By reducing the options, and being transparent about benefits and drawbacks, you make it easier for people to choose.
What I have noticed on many websites that sell software, is that they usually show customers three options. The package on the left says “Standard” and offers only features for one user in Tonga who is catatonic and uses a piece of tree bark as a tablet computer. In the middle is a package called “Pro”, which offers a decent amount of features for the average user. And on the right we find a package called “Universal”, which offers the whole world, with wings, in a golden frame, and a cherry on top. The one in the middle, the Pro package, is usually highlighted, and has a banner saying, “favorite choice”. It also happens to be the package that is the most profitable for the website selling the software.
This is exactly what users need. People want simplicity, clarity, and not too many options to choose from. Research has confirmed that people may flock to someone who sells a thousand variants of a product. But the seller who offers only a few variants actually sells more.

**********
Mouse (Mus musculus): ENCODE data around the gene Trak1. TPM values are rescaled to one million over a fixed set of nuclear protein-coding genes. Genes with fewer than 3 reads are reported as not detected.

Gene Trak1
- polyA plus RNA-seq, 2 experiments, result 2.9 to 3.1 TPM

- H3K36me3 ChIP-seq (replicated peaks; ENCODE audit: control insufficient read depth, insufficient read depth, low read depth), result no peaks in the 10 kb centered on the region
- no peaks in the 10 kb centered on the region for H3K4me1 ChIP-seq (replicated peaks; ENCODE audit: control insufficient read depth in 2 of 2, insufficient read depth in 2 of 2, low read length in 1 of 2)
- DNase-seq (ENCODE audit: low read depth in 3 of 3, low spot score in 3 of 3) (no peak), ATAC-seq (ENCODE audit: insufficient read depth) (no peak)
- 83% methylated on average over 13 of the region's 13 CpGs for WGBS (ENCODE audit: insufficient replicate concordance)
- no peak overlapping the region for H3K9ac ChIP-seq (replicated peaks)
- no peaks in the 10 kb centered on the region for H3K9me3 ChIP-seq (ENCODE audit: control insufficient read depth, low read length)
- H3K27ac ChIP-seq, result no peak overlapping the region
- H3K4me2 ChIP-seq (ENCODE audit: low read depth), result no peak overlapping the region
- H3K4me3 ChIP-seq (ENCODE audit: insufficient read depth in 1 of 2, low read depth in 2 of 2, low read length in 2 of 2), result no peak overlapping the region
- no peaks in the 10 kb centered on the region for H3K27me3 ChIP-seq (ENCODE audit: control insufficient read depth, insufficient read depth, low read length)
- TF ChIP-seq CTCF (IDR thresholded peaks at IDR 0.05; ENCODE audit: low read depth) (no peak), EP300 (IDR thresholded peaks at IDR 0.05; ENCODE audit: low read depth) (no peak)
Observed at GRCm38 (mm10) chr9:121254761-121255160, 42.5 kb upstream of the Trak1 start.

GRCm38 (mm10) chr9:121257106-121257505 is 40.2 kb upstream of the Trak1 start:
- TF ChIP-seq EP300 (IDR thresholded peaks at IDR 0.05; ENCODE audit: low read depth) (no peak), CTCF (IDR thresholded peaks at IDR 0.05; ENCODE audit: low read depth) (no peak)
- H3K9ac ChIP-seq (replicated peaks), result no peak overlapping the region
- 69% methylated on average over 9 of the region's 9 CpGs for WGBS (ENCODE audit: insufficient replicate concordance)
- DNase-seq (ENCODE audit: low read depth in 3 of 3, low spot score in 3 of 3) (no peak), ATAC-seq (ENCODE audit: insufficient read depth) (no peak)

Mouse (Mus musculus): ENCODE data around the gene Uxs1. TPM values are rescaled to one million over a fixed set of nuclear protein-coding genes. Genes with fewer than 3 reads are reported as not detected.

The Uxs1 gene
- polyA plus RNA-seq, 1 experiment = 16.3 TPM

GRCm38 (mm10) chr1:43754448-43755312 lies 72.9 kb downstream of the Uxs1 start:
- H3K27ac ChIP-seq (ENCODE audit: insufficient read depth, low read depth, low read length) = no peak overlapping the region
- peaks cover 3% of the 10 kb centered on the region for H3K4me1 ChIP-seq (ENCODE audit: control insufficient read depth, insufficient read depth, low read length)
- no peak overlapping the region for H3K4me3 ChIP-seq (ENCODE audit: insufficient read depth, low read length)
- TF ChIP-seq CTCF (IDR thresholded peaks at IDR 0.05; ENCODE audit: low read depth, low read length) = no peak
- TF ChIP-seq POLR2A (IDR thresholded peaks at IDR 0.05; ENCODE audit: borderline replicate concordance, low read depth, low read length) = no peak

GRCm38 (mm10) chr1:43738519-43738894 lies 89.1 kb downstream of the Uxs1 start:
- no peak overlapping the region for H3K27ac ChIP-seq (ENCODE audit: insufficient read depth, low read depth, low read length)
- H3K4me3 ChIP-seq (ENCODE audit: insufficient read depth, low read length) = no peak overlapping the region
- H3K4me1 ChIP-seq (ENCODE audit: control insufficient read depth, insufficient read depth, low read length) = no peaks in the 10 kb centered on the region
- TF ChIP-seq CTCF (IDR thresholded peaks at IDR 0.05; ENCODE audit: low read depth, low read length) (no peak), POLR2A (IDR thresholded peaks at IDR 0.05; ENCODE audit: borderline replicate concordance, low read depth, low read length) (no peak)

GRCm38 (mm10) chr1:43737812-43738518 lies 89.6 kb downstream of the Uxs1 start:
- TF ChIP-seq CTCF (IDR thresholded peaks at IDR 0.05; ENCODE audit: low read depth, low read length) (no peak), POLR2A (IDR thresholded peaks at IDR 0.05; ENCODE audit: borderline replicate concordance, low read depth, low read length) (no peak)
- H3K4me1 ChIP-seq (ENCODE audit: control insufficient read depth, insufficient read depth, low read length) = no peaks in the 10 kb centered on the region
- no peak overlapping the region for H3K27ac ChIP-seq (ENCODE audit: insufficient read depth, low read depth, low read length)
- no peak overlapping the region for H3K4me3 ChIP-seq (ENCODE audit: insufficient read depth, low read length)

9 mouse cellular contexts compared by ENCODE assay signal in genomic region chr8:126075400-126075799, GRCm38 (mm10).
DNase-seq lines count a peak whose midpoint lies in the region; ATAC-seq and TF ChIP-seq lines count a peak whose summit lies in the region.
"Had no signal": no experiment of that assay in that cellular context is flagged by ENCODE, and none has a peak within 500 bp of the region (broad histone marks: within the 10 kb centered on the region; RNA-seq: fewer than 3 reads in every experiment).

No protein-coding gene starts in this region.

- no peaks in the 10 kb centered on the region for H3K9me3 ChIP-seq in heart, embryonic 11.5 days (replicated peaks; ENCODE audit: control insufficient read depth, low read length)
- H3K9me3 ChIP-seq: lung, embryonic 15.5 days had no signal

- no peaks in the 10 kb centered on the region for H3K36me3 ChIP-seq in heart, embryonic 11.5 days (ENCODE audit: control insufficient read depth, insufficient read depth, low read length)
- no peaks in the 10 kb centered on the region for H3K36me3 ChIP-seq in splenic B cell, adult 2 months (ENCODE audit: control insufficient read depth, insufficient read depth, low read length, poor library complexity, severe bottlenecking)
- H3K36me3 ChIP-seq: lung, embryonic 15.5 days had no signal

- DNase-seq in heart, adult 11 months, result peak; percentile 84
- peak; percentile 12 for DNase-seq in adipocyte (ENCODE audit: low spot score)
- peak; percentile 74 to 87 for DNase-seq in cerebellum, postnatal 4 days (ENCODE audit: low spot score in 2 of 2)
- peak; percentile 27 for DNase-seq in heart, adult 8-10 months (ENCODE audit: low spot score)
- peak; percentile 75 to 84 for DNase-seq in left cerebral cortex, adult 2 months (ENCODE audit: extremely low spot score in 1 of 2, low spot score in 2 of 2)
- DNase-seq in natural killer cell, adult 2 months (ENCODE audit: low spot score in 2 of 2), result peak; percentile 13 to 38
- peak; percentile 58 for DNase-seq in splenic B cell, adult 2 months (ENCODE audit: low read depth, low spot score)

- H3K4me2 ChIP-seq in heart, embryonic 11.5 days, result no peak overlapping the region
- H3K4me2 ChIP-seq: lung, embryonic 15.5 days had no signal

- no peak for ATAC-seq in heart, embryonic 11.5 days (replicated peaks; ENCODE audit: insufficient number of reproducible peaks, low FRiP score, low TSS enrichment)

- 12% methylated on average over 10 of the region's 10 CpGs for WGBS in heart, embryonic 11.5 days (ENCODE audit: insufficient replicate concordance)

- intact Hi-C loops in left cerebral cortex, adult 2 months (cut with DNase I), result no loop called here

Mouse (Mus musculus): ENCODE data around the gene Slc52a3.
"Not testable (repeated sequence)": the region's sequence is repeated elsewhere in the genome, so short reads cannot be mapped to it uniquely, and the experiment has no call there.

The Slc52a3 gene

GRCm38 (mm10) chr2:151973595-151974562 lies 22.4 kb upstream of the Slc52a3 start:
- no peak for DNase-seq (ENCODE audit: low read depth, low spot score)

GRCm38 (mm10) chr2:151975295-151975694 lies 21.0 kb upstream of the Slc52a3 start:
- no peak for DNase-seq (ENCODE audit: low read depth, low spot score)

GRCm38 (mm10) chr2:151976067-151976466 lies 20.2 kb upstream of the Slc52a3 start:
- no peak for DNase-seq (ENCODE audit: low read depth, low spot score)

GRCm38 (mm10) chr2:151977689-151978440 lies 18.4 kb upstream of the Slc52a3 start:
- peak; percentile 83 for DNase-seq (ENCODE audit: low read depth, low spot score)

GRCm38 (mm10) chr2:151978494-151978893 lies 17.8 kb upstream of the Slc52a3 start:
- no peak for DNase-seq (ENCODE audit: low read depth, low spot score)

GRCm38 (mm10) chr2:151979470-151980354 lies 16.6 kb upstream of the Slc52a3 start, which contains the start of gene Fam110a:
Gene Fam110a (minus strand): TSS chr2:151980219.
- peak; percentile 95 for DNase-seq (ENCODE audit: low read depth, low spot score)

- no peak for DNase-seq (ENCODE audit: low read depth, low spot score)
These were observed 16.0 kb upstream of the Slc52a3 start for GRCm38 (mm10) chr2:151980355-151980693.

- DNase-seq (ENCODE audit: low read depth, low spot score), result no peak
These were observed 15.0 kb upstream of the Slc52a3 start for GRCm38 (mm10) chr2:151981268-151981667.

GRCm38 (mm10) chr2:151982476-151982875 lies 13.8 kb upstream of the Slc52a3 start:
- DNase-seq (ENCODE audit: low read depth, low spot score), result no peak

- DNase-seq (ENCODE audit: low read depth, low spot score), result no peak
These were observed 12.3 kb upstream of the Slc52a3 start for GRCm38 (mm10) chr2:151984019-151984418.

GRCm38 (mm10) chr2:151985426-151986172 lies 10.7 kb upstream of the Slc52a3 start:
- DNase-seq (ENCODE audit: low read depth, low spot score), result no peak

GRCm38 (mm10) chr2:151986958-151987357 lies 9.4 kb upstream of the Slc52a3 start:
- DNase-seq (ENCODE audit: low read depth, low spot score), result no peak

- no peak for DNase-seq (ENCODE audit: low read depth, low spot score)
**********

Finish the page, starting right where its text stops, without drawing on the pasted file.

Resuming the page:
Another thing that researchers uncovered is that you can sell more products when you list all the positives, while adding one or two mild negatives. When you are honest about the existence of a small blemish you actually increase the chance that people are swayed by its other fine qualities.
As creative networkers we help people choose by restricting their options, and by being transparent about all aspects of the choices, thereby creating a bit of order and certainty. That’s why we ask ourselves:
Are We Clear Enough?
(Image: a balancing game created by Jürgen Dittmar)